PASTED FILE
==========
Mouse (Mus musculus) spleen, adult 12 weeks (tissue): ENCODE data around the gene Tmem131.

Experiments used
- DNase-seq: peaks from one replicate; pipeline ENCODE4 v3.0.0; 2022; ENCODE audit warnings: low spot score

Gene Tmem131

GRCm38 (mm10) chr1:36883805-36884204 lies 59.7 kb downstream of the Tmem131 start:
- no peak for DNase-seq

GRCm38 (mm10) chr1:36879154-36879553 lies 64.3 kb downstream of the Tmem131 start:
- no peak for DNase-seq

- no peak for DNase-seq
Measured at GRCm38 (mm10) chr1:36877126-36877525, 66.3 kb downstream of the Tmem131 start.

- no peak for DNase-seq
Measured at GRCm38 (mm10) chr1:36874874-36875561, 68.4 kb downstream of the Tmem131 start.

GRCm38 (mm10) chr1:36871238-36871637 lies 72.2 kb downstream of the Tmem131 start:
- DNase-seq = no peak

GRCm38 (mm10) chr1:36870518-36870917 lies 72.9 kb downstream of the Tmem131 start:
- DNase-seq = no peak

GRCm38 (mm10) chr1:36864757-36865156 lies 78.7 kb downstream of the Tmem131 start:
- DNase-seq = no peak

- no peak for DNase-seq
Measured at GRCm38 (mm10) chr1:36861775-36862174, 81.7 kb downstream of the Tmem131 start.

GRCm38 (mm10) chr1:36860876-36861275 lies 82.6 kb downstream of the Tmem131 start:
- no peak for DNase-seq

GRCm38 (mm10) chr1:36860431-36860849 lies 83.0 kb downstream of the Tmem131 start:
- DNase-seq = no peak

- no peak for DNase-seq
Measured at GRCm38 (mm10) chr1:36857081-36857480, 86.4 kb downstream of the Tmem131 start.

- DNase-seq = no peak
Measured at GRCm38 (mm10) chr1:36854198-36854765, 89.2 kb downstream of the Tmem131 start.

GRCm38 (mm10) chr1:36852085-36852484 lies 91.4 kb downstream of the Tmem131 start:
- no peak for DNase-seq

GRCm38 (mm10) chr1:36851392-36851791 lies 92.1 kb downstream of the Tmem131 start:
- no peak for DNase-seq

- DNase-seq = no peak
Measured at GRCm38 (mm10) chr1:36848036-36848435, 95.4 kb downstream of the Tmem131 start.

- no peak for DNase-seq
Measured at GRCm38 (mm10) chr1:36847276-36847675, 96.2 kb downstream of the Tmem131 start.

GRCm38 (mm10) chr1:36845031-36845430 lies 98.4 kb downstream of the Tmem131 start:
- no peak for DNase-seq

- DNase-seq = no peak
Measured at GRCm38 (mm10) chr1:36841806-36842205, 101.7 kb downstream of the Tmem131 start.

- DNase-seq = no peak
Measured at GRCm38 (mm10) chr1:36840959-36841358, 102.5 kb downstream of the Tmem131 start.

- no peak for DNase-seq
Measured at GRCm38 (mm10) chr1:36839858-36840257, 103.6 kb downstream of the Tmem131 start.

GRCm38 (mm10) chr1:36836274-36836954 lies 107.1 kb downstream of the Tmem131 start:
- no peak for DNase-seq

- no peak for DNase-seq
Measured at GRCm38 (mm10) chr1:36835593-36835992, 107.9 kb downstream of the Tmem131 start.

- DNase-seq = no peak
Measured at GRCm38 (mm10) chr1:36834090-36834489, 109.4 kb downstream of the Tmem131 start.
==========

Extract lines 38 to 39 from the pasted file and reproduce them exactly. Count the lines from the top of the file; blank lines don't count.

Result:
- no peak for DNase-seq

- DNase-seq = no peak